Bill Clinton’s public vivisection continues, as the commentariat tears into his Iraq policy with both hands. Paul Gigot (PBS’s NewsHour With Jim Lehrer) notes that congressional support waned after the president made his case, as Capitol Hill realized that the administration’s “ends and means don’t coincide.” Congress smells “a [president] who doesn’t believe in his own policy,” adds Gigot. ” ‘Contain Saddam’ is not a ringing bumper sticker,” scoffs Steve Roberts (CNN’s Late Edition).
Just as there was no consensus on how to pronounce Kofi Annan’s name, there was no consensus on how to regard the U.N. secretary-general’s 11th-hour diplomatic mission. (The commentariat did their gabbing before Annan delivered his deal.) A sunny George Stephanopoulos (ABC’s This Week With Sam and Cokie) announces, “I guess I’m a dove this morning,” hoping that American diplomacy backed by bomber squadrons will cow Saddam into accepting Annan’s terms. Bill Kristol (This Week), who’s been dressed for combat for months, retorts that if the White House wants to hand the reins of U.S. foreign policy to Annan, then we ought to anoint him secretary of state. Kate O’Beirne (CNN’s Capital Gang) and Pat Buchanan (The McLaughlin Group) think that Clinton wants Annan to negotiate a “fig leaf,” permitting the United States to bow out of war while retaining some shred of credibility. Thomas Friedman (CBS’s Face the Nation and PBS’s Washington Week in Review) argues the reverse: Clinton fears that Annan will come back with an imperfect offer that, for political reasons, the United States cannot refuse.
The live Columbus, Ohio, town meeting (which became a town beating) sent the pundits scurrying for thesauri to find synonyms for “fiasco” and “disaster.” Many connect the Ohio miscue to Issue 2, the president’s Lewinsky troubles. Preoccupation with the scandal led a harried and nervous president to send his deputies into a sausage grinder, say Gloria Borger (Face the Nation) and Fred Barnes (McLaughlin Group). A reluctance to appear in public forums for fear of drawing Lewinsky questions compromises Clinton as commander in chief, says Gigot on Fox News Sunday–Clinton “can’t compartmentalize these things the way he wants to.” Juan Williams (Fox News Sunday) reports that Saddam has subtitled Wag the Dog in Arabic and is blanketing Middle Eastern airwaves with its broadcast.
Will Clinton invoke executive privilege to veil conversations about the alleged hanky-panky with Monica? “A political nonstarter,” states Al Hunt (Capital Gang). “Richard Nixon did for executive privilege what the Boston Strangler did for door-to-door salesmen,” quips Mark Shields (Capital Gang). The Nixon parallels continue on NBC’s Meet the Press, where Joe diGenova faces off with Clinton spinner Lanny Davis, demanding that the president confess to having hired private dicks to investigate private citizens (including himself and his law-partner wife).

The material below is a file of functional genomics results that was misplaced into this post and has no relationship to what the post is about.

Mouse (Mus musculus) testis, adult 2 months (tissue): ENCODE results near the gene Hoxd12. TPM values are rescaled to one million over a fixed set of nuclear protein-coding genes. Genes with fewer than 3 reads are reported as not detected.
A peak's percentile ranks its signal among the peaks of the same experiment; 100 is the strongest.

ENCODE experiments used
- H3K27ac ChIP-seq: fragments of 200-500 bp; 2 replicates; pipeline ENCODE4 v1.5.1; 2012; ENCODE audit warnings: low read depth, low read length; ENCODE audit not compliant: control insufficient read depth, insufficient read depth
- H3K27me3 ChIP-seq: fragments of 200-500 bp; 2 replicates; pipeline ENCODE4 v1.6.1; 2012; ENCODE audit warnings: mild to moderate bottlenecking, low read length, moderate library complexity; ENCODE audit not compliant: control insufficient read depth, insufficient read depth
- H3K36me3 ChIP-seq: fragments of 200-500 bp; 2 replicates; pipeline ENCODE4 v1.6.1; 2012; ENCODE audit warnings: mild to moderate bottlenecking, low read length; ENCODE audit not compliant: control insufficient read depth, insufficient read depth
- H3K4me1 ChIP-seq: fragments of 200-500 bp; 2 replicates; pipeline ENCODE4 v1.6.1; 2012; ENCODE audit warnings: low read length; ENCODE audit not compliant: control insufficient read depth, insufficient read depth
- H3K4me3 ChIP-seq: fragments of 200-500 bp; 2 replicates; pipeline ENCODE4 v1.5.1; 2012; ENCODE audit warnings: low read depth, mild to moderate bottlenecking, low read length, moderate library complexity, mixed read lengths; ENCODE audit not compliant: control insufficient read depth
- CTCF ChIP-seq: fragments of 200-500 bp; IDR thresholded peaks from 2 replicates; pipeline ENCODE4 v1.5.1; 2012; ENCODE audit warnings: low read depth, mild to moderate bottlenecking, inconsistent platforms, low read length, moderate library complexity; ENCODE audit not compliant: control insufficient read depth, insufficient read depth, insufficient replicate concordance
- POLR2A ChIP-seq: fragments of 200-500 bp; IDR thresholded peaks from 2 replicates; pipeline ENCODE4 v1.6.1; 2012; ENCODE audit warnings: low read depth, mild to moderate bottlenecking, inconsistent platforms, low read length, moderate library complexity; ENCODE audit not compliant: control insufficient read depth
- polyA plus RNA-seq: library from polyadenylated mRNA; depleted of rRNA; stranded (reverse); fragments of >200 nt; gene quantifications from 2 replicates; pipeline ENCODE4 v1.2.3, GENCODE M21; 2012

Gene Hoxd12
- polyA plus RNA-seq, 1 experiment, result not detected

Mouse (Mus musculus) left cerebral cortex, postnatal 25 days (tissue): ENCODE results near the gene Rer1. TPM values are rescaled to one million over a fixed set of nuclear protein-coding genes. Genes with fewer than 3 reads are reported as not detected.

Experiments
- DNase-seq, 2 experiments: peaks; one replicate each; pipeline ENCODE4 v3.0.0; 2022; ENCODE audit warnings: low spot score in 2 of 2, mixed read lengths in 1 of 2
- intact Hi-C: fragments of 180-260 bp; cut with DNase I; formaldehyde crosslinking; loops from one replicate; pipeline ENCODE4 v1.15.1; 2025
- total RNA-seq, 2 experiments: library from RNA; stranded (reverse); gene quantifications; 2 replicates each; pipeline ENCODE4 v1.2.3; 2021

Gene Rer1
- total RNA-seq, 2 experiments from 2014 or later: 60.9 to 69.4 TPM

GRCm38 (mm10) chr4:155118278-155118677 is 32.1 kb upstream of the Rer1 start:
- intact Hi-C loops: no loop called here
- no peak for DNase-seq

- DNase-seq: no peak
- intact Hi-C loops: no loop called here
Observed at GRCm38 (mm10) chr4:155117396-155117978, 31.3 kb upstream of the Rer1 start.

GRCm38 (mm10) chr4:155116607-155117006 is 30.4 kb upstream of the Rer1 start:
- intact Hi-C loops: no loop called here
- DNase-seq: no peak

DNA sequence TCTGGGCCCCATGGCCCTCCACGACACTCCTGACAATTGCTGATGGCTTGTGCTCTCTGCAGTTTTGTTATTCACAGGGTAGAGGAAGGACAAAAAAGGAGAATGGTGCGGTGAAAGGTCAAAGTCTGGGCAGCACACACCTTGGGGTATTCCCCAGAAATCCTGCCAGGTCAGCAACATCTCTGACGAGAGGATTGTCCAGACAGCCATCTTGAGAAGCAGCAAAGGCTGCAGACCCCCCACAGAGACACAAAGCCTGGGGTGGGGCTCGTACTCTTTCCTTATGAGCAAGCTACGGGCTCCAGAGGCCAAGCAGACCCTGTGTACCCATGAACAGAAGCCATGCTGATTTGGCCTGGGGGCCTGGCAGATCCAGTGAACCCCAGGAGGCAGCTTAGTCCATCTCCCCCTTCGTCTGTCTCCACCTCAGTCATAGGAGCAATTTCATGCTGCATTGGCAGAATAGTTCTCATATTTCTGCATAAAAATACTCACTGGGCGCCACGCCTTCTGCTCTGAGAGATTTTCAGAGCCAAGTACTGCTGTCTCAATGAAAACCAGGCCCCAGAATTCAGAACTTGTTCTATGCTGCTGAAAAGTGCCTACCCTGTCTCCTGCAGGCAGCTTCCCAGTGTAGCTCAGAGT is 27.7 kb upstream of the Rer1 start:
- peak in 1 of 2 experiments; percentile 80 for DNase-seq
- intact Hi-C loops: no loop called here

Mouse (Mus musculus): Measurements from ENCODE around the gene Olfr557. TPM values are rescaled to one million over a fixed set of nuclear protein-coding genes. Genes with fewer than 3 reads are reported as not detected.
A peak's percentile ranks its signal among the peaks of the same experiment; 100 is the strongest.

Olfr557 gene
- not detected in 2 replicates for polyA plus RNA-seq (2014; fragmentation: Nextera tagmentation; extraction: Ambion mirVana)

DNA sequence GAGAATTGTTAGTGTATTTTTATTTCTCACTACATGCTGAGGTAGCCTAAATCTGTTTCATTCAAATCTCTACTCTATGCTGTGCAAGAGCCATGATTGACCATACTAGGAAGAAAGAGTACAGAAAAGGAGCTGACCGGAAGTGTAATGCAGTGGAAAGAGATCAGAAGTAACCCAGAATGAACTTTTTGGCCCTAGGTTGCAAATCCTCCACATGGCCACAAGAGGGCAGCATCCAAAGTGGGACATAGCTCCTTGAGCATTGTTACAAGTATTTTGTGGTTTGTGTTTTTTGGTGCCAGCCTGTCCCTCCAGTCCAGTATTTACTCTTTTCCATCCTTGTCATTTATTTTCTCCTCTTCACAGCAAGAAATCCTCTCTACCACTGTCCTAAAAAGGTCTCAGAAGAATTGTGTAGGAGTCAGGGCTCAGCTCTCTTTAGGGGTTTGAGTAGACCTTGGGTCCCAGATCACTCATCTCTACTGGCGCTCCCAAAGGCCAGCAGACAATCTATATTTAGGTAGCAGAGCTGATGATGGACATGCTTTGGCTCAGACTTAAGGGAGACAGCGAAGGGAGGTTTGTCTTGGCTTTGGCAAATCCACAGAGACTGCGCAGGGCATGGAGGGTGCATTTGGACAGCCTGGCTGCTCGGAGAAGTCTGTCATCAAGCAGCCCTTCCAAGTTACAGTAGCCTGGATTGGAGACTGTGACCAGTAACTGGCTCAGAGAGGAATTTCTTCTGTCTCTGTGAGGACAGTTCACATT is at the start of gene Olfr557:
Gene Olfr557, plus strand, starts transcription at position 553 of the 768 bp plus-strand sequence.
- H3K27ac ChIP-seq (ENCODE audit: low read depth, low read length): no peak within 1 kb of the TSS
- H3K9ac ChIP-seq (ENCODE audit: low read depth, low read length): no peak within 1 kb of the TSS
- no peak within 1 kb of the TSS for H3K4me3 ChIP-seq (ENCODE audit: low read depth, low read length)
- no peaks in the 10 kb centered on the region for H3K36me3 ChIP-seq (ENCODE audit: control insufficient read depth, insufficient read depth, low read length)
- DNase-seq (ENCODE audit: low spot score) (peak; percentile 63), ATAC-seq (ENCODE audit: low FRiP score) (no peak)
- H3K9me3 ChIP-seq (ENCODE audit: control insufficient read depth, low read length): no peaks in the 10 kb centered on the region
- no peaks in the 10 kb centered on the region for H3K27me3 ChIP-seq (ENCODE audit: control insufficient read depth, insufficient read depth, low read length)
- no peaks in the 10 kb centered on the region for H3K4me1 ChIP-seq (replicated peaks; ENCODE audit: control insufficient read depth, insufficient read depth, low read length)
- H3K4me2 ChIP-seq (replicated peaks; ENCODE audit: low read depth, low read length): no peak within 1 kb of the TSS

The pundits offer varied interpretations of Mike McCurry’s interview with the Chicago Tribune, though all agree that he is too competent to have misspoken (and all claim to be his friend). Robert Novak (Capital Gang) reports the consensus view that McCurry, like Vernon Jordan, is distancing himself from Clinton. Others suggest that the remarks must be interpreted as the first steps toward a bawdy version of “I didn’t inhale.” No one cared to speculate whether Clinton would ultimately admit to necking, heavy petting or, mon Dieu, frottage (a k a dry humping, a k a outercourse).
Spurred by the recent governors’ conference held in Washington, D.C., the pundits confer Issue 3 status on the state budgets. Republican governors are acting like New Democrats, shelling out for costly early-childhood and education programs. Why? Because that’s what people like.
Fish Cheer:Late Edition twice rolls footage of the Columbus protesters silencing a distressed Madeleine Albright with the refrain, “1-2-3-4, we don’t want your racist war.” But even an amateur lip reader could discern that one chanting activist was not using the word “racist” but another two-syllable word, which begins with an “f.”
Stutter Step:McLaughlin Group host John McLaughlin is reduced to near incoherence this week, apparently the victim of a balky TelePrompTer. Returning from a commercial, McLaughlin turns to the camera and pauses. With falling expression he stutters, “Uh … The question is … uh … the following … What is the question? … Uh … The question is … Uh …” Finally McLaughlin turns to a smiling Robin Wright and spits out, “Uh … What about all this?” McLaughlin redeems himself later with the observation that, in a recent appearance, playful Iraqi minister Tariq Aziz chose a beret just like the one Monica wears in the infamous video where Schmucko gives her the big hug.
Singing for His Supper: Why does Lewinsky attorney William Ginsburg still rate invitations to the Sunday shows? This week, he recycles the same suit and bow tie and evasions on Face the Nation and Meet the Press. He chiefly concerns himself with abusing archenemy Kenneth Starr, though Tim Russert chastens him by reading back a series of quotations that document how, not too long ago, the lawyer was a professed member of the Ken Starr Fan Club. Ginsburg attempts to build sympathy for his client, though he refuses to discuss his client’s account of events, specifics of her proffer, her legal strategy, her future plans, her definition of a sexual relationship, or anything else of interest. Why does he bother to appear? Perhaps to plead for a Lewinsky defense fund, which, as prime recipient, Ginsburg did in the most shameless manner imaginable.